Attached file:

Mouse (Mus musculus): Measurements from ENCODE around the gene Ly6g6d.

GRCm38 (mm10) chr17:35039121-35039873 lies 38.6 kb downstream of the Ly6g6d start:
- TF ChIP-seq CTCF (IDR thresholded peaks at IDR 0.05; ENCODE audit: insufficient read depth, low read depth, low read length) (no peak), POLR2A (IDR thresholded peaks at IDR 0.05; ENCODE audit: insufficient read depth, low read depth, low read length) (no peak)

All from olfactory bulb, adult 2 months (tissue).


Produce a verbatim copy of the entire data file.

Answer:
Mouse (Mus musculus): Measurements from ENCODE around the gene Ly6g6d.

GRCm38 (mm10) chr17:35039121-35039873 lies 38.6 kb downstream of the Ly6g6d start:
- TF ChIP-seq CTCF (IDR thresholded peaks at IDR 0.05; ENCODE audit: insufficient read depth, low read depth, low read length) (no peak), POLR2A (IDR thresholded peaks at IDR 0.05; ENCODE audit: insufficient read depth, low read depth, low read length) (no peak)

All from olfactory bulb, adult 2 months (tissue).